The divas are dead. Two of Hong Kong’s most theatrical, most popular, most outrageously sexual stars won’t be around to ring in the Chinese New Year. Leslie Cheung, the only openly gay Chinese celebrity, killed himself on April 1. Then Anita Mui, dubbed “the Madonna of Asia,” died of cervical cancer on December 30. She was 40 years old.
From her award-winning performance in 1987’s elegiac Rouge through her November 2003 concerts in Hong Kong, Anita Mui was the irreplaceable queen of Chinese pop. Most Hong Kong actors have singing careers, but Mui was legendary. Playing sold-out concerts around the world, she was responsible for the biggest-selling Cantopop album of all time and received so many music awards that in 1990 she stopped accepting them. Two men died for her, victims of an escalating series of gangland reprisals over an insult flung at Mui in a nightclub in 1992.
On-screen, she had a sleepy beauty and ace comic timing. Punitively cast as Jackie Chan’s stepmom in Drunken Master II (Chan is nine years Mui’s elder), she blithely skipped away with the movie. But she also radiated crushing isolation and world-weariness. Western fans know her best for two tortured action performances: as Wonder Woman in The Heroic Trio, and as a wracked-with-regret hit woman in the Vietnam epic A Better Tomorrow III.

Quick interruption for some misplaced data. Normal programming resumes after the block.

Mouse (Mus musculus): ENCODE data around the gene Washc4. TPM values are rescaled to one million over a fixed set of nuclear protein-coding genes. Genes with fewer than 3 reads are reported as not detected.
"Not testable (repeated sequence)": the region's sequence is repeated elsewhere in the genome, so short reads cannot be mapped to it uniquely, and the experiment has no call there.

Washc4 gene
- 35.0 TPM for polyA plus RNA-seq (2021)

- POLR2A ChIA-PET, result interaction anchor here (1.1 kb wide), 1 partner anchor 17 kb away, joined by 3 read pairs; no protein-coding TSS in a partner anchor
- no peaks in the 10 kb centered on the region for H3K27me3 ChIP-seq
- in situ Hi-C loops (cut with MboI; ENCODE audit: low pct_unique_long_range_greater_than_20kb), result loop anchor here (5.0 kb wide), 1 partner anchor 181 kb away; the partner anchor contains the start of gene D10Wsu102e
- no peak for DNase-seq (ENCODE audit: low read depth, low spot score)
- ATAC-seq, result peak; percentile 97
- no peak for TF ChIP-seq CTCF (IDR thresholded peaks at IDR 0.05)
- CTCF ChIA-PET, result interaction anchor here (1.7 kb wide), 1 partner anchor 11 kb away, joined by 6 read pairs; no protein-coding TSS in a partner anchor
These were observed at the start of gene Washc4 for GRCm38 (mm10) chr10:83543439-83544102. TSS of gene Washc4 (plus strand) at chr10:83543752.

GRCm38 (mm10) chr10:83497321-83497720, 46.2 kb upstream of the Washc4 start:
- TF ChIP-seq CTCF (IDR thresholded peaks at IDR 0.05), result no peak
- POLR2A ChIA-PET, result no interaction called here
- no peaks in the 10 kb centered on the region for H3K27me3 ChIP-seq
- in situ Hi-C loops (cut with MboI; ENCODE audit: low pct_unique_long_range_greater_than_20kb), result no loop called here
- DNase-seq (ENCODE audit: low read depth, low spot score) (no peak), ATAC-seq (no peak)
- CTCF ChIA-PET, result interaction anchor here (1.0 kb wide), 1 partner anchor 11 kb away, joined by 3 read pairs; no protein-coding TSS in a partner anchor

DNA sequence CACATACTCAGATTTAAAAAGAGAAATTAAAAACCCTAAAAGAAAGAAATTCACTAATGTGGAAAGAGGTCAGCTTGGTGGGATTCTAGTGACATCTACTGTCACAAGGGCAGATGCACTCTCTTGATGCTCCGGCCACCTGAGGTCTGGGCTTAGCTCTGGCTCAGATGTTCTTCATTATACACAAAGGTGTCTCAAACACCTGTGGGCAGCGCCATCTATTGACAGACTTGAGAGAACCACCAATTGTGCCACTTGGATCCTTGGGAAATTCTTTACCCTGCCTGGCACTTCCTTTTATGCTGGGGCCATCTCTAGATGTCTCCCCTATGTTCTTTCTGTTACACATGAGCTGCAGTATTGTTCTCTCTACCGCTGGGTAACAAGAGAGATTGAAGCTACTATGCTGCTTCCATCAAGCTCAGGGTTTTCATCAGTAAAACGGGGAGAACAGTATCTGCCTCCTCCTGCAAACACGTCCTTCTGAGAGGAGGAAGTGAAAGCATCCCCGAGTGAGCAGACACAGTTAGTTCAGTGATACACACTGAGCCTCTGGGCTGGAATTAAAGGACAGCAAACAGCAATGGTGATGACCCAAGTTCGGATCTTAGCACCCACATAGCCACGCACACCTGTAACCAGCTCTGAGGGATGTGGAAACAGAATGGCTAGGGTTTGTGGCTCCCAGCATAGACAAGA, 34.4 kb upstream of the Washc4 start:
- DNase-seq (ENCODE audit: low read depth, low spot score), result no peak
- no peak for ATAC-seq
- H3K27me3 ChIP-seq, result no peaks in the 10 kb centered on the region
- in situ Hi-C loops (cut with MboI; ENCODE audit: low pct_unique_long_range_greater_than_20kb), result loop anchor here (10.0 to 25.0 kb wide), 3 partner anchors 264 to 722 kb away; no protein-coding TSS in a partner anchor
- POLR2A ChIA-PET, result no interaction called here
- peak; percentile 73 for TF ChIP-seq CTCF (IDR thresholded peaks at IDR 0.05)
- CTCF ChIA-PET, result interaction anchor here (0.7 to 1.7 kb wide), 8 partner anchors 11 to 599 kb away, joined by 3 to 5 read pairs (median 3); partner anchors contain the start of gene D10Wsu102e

Mui was diagnosed with cancer two years ago but refused treatment until it was too late. She made her diagnosis public in September, saying, “I will win this battle. I won’t disappoint my friends.” A lifelong fighter who earned her place atop one of the world’s most carnivorous celebrity cultures, Mui hasn’t disappointed anyone. Hong Kong’s warrior princess will take a final bow with the 2004 release of Zhang Yimou’s martial arts epic House of Flying Daggers. It’s the last movie in the unforgettable, too short career of a woman known all over Asia as “Big Sister.”
This article from the Village Voice Archive was posted on January 6, 2004